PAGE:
Extreme case of location-based services: parole offenders

In Accountabilities of Presence: Reframing Location-Based Systems, Troshynski, Lee and Dourish address the extreme case of paroled offenders tracked by GPS and describe lessons that can be drawn from this unconventional realm of location-based systems.Here is how the system works:

"Location information is continuously reported to a monitoring center through a direct link to a localized cellular telephone network. (...) The GPS system allows correctional officials to define geographic areas from which released and supervised offenders are prohibited, a condition of their parole (...) The GPS monitoring devices are able to trigger alarms or warning notices upon approach of any such previously defined prohibited zones."

Some excerpts about this that I found relevant to my research:

"the use of GPS tracking technologies are intended to maintain a series of spatial prohibitions for this population, to limit their mobility and enforce a series of proscriptions that are part of the conditions of their parole (...) In a dispute between MapQuest’s view and the evidence of the odometer, it is MapQuest that will generally “win. (...) it is the representation of the space provided to the technological system that matters, because, however inaccurate it may be, it is the system against which measurements are made. (...) This study illuminates the relationship between technology and the legibility of space, that is, the way in which spatial organization manifests itself for people who occupy and navigate it. (...) The participants in our study are primarily concerned with understanding how their movement appear to their Parole Officers. The question of course is how that understanding is developed. How does one learn how one is seen by another through the system? How does one learn, for example, how to account for the vagaries of GPS positioning or the problems of “drop-out”? (...) The offender tracking system is inherently asymmetric, at least in its current configuration, so that offenders are unable to see how their movements can be read as potentially appropriate or problematic except as a consequence of infractions, at which point the mediating technology may become a point of discussion. (...) The issue is not where one might be, and when; it is to whom one might be accountable for one’s presence, to whom, under what circumstances, and how one might be called to account. (...) accountabilities to different social groups are heterogeneous—the settings in which action is undertaken are rich and complex. (...) the heterogeneous nature of accountabilities does not presuppose any particular structure of everyday space but rather situates accountability within the context of the practices from which spatial organization emerges (...) the heterogeneous nature of accountabilities necessitates an orientation towards spatiality as an ongoing form of participation in social and cultural life."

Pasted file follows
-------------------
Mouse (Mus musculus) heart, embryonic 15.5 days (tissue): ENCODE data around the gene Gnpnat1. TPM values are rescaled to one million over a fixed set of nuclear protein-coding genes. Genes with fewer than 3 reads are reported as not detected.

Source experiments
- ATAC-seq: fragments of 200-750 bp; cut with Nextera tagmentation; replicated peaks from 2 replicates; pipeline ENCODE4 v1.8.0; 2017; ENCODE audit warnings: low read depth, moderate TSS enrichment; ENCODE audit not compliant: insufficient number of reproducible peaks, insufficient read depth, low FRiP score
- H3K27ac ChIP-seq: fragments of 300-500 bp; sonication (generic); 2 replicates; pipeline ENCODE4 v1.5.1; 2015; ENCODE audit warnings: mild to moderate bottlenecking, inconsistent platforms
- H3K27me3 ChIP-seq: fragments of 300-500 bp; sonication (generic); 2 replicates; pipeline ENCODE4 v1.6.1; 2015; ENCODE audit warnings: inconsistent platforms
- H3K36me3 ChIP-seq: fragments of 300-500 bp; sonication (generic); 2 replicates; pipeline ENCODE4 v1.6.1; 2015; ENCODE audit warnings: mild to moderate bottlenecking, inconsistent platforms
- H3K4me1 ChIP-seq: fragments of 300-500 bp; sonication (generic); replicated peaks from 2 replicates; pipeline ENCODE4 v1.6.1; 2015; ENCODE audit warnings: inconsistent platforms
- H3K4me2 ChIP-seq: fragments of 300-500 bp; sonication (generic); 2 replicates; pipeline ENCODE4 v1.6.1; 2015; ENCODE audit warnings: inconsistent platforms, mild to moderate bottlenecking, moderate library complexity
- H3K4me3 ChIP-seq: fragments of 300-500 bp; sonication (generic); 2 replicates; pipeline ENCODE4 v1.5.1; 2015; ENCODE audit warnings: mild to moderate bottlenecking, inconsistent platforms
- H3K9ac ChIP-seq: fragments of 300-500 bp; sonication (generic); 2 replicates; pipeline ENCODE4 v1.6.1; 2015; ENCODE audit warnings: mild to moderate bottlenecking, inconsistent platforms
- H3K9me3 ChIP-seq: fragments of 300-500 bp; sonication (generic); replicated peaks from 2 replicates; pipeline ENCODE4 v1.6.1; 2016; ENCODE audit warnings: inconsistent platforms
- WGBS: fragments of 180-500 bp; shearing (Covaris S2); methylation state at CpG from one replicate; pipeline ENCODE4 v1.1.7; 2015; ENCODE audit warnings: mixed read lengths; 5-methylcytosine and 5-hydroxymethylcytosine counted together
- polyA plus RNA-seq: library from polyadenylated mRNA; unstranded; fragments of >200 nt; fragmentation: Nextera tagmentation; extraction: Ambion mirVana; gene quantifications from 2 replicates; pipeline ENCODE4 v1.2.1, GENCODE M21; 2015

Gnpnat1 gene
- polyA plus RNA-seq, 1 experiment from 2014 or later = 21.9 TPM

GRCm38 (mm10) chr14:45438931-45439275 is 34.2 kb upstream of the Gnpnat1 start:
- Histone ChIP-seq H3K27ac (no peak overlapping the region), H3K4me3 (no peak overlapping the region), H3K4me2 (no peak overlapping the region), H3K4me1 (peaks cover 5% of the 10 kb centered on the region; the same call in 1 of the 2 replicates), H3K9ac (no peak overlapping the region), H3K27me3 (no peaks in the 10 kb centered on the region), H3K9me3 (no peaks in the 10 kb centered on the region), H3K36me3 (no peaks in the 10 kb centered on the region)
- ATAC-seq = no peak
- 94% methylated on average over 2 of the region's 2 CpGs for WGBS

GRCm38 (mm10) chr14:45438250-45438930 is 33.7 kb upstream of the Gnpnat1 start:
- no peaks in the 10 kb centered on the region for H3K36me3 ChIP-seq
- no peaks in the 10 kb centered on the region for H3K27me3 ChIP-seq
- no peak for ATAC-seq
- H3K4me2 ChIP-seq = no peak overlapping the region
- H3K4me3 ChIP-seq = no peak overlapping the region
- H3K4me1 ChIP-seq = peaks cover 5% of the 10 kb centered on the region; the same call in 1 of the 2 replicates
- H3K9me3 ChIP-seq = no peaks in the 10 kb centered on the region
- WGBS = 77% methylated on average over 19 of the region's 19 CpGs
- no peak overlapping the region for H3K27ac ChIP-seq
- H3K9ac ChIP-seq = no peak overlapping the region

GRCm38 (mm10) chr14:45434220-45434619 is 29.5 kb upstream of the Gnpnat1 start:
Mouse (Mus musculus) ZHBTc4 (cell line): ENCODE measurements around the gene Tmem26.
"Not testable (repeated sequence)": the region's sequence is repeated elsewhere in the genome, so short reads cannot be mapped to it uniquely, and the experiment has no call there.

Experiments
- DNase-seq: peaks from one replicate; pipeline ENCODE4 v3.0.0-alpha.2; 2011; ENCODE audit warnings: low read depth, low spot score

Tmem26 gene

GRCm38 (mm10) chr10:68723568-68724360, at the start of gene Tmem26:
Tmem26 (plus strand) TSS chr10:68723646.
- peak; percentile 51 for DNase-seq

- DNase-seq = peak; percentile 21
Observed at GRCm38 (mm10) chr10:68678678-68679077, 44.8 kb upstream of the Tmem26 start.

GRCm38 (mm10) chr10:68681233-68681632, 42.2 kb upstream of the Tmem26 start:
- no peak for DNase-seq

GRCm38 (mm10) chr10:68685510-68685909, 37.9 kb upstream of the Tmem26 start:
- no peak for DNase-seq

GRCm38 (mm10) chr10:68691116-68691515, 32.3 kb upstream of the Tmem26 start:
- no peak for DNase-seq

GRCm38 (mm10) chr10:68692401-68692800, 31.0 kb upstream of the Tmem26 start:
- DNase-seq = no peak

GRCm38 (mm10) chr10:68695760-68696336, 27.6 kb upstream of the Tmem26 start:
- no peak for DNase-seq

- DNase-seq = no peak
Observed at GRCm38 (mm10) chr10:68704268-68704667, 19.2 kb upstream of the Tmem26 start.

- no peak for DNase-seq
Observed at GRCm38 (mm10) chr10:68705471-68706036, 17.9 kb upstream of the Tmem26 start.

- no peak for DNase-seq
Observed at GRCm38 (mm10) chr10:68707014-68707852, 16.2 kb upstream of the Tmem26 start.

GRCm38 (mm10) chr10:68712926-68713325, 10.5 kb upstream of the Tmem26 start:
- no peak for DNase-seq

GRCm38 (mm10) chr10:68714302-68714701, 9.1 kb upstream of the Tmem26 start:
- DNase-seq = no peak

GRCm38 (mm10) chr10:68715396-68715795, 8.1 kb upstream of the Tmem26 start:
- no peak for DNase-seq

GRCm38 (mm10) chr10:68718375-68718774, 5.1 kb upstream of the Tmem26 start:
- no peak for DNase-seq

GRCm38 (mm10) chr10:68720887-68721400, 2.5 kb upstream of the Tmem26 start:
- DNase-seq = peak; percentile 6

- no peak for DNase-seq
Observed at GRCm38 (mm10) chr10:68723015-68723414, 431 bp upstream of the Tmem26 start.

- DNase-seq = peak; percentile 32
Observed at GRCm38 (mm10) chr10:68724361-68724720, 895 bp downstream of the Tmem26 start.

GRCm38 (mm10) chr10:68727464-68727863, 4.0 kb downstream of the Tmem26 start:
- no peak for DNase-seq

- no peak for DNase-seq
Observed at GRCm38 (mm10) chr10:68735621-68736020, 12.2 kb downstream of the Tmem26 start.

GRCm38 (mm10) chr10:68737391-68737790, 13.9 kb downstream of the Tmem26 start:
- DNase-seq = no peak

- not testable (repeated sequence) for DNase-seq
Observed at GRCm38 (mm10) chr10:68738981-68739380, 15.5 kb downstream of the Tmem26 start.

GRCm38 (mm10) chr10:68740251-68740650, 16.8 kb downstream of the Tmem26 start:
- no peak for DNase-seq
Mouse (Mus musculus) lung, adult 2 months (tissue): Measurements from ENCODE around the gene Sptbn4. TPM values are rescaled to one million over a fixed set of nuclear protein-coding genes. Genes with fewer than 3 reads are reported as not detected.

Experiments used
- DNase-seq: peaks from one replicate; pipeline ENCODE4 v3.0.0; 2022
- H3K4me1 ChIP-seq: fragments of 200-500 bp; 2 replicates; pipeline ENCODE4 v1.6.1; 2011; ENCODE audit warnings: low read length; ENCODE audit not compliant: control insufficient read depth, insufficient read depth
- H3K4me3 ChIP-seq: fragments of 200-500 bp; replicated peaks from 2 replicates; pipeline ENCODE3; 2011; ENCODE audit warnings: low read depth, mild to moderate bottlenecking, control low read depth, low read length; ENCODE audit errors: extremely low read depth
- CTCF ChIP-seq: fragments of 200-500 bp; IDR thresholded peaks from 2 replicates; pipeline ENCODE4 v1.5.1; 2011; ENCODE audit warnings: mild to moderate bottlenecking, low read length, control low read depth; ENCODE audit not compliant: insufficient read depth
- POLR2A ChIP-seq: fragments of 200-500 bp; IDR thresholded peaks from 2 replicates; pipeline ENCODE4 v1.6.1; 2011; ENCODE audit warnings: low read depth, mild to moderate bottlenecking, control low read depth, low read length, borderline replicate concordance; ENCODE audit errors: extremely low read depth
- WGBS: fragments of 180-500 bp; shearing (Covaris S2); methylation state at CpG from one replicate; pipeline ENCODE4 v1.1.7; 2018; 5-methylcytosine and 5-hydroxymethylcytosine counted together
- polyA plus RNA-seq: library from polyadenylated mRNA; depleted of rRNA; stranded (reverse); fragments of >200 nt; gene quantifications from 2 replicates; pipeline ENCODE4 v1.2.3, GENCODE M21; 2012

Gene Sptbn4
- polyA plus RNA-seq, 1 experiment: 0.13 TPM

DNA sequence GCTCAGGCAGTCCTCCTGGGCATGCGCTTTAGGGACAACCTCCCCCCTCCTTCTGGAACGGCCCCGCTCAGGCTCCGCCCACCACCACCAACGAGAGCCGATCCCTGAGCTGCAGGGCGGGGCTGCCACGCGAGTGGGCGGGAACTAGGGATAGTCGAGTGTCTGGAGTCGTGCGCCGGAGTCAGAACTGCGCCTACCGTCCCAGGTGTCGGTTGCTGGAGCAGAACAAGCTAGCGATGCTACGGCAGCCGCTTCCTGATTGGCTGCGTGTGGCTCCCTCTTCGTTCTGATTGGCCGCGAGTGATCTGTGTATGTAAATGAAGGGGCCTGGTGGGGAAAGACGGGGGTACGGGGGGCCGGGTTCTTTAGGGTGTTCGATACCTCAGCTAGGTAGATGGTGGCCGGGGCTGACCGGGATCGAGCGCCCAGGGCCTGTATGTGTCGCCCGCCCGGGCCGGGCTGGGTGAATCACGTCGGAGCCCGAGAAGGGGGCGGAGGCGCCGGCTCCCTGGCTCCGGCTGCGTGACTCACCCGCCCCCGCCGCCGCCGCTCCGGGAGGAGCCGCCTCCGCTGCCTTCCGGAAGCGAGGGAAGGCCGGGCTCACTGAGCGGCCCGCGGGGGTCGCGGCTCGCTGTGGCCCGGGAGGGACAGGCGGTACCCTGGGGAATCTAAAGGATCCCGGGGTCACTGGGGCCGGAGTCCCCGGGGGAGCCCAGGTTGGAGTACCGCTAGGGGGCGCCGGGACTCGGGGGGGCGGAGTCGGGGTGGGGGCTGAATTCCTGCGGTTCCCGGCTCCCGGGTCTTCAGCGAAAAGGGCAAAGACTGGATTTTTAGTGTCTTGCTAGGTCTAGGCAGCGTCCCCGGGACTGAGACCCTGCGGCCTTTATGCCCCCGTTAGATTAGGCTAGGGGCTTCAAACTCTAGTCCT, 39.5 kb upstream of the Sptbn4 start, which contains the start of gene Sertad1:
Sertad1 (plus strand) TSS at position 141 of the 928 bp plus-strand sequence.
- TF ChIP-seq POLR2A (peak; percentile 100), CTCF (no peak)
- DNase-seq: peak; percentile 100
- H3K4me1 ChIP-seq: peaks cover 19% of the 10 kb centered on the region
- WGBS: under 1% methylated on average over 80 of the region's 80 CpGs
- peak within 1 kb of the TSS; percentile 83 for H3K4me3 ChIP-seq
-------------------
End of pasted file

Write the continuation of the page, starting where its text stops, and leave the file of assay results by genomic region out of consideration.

Why do I blog this? The study of less common case of LBS is interesting a it leads to different issues and effectively help to reframe the perspective about their design and usage. I rather insisted on spatial consequences but the discussion about the temporal implications is important (charging time of the GPS unit, dynamic reconfiguration of places where the parole can or can't go...) as well as the GPS system as a device affixed to the body